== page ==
Manila: Justice Secretary Leila de Lima called on the government’s investigating arm to look for the Nigerian national who recruited a Filipina who was executed by lethal injection on July 3 for attempting to smuggle more than 6 kilos of heroin in her luggage to China in 2011.
A wider investigation to be undertaken by the National Bureau of Investigation should lead to the Nigerian recruiter and his syndicate, said de Lima, adding a world-wide investigation of the syndicate can also help stop the rising number of Filipino nationals who are involved in drug trafficking to other countries.
The justice department will coordinate with the family of the Filipina who was executed in Shanghai on July 3, “to get the whole story”, said de Lima.
The Filipina, whose identity was not released, was with a male cousin who was also carrying 6.17 kilos of heroin, when they were in Dubai, before they proceeded to China’s Hangzhou International Airport on January 25, 2011, said an investigator who has gathered data on the case.
Raul Hernandez, spokesman of the foreign affairs department, confirmed that the recruiter was a Nigerian national known for notorious drug pushing activities to various countries.
The Nigerian recruiter was also known as a certain Jarius, another source said.
He allegedly paid the Filipina between $3,000 to $4,000 (Peso129,000 or Dh10,750 to Peso172,000 or Dh14,333) per trip, using a route from Dubai to Hong Kong and China, said Hernandez.
She has been using this route while travelling as a tourist to China, 18 times since 2008, said Hernandez.
“The preponderance of the evidence [against her] was so large that the decision [of a lower court in Shanghai] was to give her a death penalty sentence,” said Hernandez.
There were reports that her family has also sought protection from the government, for fear of their lives.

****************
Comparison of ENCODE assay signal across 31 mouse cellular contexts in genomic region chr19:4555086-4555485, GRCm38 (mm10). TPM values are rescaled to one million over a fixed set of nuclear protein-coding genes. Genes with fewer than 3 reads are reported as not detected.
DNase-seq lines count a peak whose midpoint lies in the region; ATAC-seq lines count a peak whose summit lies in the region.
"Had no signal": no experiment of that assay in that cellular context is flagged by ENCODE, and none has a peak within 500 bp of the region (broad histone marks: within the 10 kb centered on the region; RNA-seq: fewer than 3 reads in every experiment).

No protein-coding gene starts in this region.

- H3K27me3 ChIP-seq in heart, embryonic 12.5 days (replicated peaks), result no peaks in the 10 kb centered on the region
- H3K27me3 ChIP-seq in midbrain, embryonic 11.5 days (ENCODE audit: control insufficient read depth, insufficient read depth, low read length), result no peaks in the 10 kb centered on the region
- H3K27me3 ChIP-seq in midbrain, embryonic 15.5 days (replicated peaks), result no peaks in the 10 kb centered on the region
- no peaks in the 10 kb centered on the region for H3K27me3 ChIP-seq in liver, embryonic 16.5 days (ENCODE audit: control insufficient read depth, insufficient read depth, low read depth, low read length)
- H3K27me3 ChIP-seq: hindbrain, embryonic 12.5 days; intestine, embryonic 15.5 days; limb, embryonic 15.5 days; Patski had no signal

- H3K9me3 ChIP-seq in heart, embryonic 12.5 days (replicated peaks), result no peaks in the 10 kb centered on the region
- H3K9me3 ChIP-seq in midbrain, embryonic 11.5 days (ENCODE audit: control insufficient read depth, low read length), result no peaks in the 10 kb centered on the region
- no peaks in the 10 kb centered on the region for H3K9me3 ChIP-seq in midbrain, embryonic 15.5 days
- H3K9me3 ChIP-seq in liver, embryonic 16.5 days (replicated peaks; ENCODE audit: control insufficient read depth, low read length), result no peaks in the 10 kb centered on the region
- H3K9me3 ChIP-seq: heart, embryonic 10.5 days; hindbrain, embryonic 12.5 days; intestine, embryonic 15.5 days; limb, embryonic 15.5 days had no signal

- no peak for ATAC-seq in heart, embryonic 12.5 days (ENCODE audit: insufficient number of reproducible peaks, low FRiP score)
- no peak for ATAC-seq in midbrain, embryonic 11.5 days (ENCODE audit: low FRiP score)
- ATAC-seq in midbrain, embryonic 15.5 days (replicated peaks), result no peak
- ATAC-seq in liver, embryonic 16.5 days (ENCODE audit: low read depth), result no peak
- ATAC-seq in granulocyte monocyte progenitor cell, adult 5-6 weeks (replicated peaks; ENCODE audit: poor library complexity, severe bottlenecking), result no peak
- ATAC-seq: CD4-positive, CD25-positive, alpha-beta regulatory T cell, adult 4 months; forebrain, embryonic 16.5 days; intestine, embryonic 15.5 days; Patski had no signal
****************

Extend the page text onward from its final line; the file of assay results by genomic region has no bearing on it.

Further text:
The family will cooperate with government investigators, the Filipina’s 57-year old father old GMA TV.
“She was tricked,” he added in an exclusive interview.
Investigation could lead to other relatives of the Filipina who might be involved in drug pushing, another source told Gulf News.
Meanwhile, the mother and eldest son of the Filipina have returned to the Philippines, carrying with them the cremated remains of the convicted drug mule, a source from the cargo company which has an office at Pasay City’s Ninoy Aquino International Airport told Gulf News.
The woman “never thought she would be executed. She thought she would be brought home to the Philippines,” a TV report quoted her son as saying.
Her cousin, a first time drug pusher when arrested with her in 2011, was given a two-year reprieve for good behaviour, which could lead to the commutation of his death sentence to life imprisonment, said Hernandez.
“We certainly do not want other Filipino families to go through the same experience,” said Hernandez.
Her execution should “serve as a continuing lesson to our citizens not to allow themselves to be victimised and to fall prey to these syndicates,” said deputy presidential spokesperson Abigail Valte.
In March 2011, Ramon Credo, Sally Ordinario-Villanueva, and Elizabeth Batain were executed in China’s Xiamen and Guangzhou, for attempted drug pushing in 2008.
In December 2011, a 35-year-old Filipino who was not identified, was also executed for bringing 1.5 kilos of heroin to China. Some 213 other Filipinos are involved in drug-related cases in China, said Hernandez, adding that 28 received death penalty convictions, but one got a two-year reprieve; 67 others were meted life imprisonment; 107, termed imprisonment; and 10 have pending judgment in several courts.
Possession of 50 grams of illegal drugs to China is punishable by death.
Several other Filipino nationals, most of them former overseas Filipino workers (OFWs), are languishing in jails world-wide for drug trafficking.
There are about 10 million OFWs worldwide. A major source of government revenues, they sent a total of $21 billion to relatives in the Philippines in 2012.